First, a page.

Folklorists Barre Toelkens Sums up the current view of many scholars about the dynamism and vitality of “culture”. In folklore, as in the biological world, variation from a hypothetical norm is universal. No two individuals are exactly alike in every detail no matter how closely related. Variation affects every sort of characteristics, structural or functional, and occurs in tradition. Toelken says: (1996)
“Folklore is ever-changing, always developing, on the move.”
Toelken also stresses that folklore and cultural processes are all linked by single force. The interactive dynamics of living culture. They can be studied but such studies will offer greater insight when built upon the premise that cultures always change. As scholars from all fields, including physics are nothing, the whole universe and everything within it is in constant movement and flux.
When the modern notion of culture was first margined by Victorian Scholars, it was used to prove the evolutionary model Western civilization as the apex of human possibility. These thinkers had Darien’s evolutionary model to work from, and thereby recognize change as a constant force in earlier history. In 19th century Edward Tylor defines culture synonymous with civilization as: (1970)
“That complex whole which includes knowledge, belief, art, morals, law, custom, and any other capabilities and habits acquired by man as a member of society.”
Although this definition seems very inclusive and wide ranging, its ultimate effect is to define and ultimately to limit culture as a particular “whole” Tylor accounted for the messiness of his categories with concepts like “Survivals” bits of culture that hang on into the next stage of evolution (1970).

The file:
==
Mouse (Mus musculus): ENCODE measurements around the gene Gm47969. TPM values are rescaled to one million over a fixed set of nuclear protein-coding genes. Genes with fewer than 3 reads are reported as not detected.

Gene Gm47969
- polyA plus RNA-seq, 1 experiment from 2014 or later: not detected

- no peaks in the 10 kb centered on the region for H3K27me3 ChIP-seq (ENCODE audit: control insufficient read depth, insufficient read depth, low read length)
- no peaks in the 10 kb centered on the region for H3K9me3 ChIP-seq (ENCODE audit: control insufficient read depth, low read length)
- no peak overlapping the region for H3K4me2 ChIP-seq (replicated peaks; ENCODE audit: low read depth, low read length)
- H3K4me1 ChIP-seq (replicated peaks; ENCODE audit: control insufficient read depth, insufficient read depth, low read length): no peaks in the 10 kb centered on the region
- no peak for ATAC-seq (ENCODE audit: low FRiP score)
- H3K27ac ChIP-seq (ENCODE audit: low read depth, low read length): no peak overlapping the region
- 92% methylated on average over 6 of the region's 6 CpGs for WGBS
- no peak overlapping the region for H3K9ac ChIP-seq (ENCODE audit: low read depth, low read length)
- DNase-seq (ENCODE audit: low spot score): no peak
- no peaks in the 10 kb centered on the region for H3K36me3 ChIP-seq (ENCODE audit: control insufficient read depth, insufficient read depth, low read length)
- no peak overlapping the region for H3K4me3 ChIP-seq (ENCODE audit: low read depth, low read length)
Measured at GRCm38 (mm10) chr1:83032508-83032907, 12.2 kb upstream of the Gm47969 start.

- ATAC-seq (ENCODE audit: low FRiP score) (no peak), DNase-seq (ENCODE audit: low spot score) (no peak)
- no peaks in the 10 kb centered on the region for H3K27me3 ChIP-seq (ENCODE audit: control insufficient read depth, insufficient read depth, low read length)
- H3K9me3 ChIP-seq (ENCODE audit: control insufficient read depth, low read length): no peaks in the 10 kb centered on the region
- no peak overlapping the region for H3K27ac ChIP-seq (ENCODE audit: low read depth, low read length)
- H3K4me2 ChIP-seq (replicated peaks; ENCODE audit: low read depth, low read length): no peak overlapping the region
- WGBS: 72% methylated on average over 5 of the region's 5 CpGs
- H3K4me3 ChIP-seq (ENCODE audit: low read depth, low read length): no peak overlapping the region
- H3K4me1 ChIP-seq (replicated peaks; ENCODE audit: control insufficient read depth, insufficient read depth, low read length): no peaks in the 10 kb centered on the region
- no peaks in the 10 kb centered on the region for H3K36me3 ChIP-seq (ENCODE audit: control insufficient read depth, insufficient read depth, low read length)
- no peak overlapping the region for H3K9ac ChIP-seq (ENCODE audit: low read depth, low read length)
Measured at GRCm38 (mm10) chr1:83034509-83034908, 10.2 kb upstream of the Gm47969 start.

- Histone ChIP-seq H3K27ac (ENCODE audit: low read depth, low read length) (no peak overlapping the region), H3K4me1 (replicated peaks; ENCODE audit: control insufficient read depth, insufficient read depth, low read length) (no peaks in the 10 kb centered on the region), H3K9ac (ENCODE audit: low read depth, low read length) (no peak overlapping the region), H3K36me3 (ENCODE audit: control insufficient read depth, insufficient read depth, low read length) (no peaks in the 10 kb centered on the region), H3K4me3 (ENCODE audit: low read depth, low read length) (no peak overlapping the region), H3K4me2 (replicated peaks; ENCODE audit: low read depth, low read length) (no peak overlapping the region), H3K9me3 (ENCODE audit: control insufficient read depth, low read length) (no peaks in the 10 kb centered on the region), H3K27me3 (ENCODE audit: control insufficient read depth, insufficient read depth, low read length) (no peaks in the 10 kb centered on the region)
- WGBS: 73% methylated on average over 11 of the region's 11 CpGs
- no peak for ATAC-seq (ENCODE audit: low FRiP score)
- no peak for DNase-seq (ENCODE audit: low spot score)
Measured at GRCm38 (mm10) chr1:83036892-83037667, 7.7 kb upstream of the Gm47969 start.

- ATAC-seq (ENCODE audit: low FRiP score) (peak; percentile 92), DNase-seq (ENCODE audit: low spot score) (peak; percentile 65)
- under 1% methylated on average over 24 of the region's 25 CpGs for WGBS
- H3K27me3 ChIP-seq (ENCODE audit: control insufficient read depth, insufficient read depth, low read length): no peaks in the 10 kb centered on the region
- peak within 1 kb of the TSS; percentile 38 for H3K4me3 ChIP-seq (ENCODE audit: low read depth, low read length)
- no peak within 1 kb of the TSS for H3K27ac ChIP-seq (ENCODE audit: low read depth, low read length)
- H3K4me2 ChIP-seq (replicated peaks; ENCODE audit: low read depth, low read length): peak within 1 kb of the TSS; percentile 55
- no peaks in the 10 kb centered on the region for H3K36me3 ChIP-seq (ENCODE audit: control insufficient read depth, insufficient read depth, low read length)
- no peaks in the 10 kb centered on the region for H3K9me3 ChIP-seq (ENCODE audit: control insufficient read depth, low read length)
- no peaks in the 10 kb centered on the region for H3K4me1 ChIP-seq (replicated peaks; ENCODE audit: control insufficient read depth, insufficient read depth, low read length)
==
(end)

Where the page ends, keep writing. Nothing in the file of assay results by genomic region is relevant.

Clifford Geertz sees culture as equivalent to a text, and therefore something to be interpreted, Shery B. Ortner explains his concept of cultures “Geertz” arranged that: (1999)
“Culture must be seen as the webs of meaning within which people live, meaning encoded in symbolic forms that may be understood through acts of interpretation analogous to work of literary critics…”
Geertz’s notion of culture spurred a generation of ethnography and interpretation of cultural production. The notion and practice of “think description” that he contributed are still valuable. Culture has never been seen as other than complex; yet the full measure of its complexity, the extent of the “web” is now emerging as process as vast and overwhelming as life and cosmology.
CONTEMPORARY ORAL TRADITION
Many genres of folklore have vanished forever with the passing of lest tradition bearers familiar with them. There is living folklore all around. Complex work place lore, various contemporary tales, legend and anecdotes, rumors, parodies on proverbs and riddle. It will be interesting to see that relationship between traditional agrarian folklore and contemporary forms of folklores in the near future, the traditional taxonomy, the perspectives contributed by the theory of immanent Art, ethnopoetics, cognitive, science, structuralism, sociolinguistic, psycholinguistic, as well as the notion of folkloristic variation.
These developments all represent a shift away from the world of old text criticism of purely and solely diachronic or typologically oriented frame works, and they also mean a shift away from the world of grammar new syntheses.
Tradition and Authenticity: cultural renewed occurs individually, flowing from and shaping individual lives, while shaping and resonating with lager patterns of traditions, worldview, and personal inspiration. Tradition flows into and from this process of convergence. Classic defines tradition as: (1995).